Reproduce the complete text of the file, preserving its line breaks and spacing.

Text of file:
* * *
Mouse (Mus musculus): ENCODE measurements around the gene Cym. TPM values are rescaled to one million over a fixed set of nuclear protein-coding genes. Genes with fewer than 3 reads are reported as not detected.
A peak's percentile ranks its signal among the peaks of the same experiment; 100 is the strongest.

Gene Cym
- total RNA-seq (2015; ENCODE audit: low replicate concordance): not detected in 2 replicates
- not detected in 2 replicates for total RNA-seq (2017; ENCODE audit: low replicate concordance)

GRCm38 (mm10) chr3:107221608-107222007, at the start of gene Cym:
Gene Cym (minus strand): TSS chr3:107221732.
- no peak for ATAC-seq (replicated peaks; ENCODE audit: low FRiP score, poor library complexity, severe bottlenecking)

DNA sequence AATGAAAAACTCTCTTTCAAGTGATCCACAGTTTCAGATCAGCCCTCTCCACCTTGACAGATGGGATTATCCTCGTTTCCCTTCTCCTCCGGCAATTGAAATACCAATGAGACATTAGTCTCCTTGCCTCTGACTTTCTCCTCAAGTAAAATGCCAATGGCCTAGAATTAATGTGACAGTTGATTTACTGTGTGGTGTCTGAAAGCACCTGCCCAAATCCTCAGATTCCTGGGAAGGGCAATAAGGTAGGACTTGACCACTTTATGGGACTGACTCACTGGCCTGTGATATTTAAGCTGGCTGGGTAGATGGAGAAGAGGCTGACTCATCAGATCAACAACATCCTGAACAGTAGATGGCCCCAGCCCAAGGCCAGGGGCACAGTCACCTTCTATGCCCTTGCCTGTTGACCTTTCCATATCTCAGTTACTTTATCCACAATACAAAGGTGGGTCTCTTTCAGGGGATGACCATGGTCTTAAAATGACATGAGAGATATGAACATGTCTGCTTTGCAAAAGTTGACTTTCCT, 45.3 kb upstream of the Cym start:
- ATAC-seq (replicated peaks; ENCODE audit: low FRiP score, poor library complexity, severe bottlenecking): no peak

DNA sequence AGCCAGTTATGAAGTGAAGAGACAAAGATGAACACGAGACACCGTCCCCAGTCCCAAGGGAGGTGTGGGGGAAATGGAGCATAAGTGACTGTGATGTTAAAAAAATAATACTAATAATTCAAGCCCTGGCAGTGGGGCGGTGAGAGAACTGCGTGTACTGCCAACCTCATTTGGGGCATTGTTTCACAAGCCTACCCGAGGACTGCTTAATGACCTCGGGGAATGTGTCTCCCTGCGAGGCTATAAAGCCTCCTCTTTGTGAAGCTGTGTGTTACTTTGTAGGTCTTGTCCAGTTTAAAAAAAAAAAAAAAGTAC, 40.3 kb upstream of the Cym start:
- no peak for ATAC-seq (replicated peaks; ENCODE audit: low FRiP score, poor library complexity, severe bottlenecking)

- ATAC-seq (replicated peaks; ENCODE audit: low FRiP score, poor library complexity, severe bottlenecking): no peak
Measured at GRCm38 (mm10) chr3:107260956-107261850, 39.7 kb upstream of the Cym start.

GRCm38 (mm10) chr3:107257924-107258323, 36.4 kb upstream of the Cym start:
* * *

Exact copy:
Mouse (Mus musculus): ENCODE measurements around the gene Cym. TPM values are rescaled to one million over a fixed set of nuclear protein-coding genes. Genes with fewer than 3 reads are reported as not detected.
A peak's percentile ranks its signal among the peaks of the same experiment; 100 is the strongest.

Gene Cym
- total RNA-seq (2015; ENCODE audit: low replicate concordance): not detected in 2 replicates
- not detected in 2 replicates for total RNA-seq (2017; ENCODE audit: low replicate concordance)

GRCm38 (mm10) chr3:107221608-107222007, at the start of gene Cym:
Gene Cym (minus strand): TSS chr3:107221732.
- no peak for ATAC-seq (replicated peaks; ENCODE audit: low FRiP score, poor library complexity, severe bottlenecking)

DNA sequence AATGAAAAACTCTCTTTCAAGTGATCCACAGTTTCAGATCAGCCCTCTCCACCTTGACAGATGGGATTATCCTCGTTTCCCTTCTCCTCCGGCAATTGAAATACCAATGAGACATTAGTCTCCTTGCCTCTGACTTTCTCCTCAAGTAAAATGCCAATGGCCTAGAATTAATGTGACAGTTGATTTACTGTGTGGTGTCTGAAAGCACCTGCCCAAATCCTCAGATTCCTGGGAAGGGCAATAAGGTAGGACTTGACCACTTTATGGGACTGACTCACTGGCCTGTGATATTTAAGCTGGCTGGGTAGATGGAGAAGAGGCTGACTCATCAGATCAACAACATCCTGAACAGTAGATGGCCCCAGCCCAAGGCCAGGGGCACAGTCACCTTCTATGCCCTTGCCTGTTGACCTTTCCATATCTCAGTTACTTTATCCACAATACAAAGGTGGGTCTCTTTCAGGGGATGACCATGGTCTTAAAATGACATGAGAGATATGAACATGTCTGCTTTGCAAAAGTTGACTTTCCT, 45.3 kb upstream of the Cym start:
- ATAC-seq (replicated peaks; ENCODE audit: low FRiP score, poor library complexity, severe bottlenecking): no peak

DNA sequence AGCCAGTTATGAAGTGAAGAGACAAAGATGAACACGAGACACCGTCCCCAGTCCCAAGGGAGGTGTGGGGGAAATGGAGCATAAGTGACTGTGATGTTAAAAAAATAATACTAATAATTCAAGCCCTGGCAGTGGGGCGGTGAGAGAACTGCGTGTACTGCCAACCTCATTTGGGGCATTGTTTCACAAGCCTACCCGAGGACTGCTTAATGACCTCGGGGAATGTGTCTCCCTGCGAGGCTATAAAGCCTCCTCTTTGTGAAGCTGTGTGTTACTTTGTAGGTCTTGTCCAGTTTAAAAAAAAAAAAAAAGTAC, 40.3 kb upstream of the Cym start:
- no peak for ATAC-seq (replicated peaks; ENCODE audit: low FRiP score, poor library complexity, severe bottlenecking)

- ATAC-seq (replicated peaks; ENCODE audit: low FRiP score, poor library complexity, severe bottlenecking): no peak
Measured at GRCm38 (mm10) chr3:107260956-107261850, 39.7 kb upstream of the Cym start.

GRCm38 (mm10) chr3:107257924-107258323, 36.4 kb upstream of the Cym start: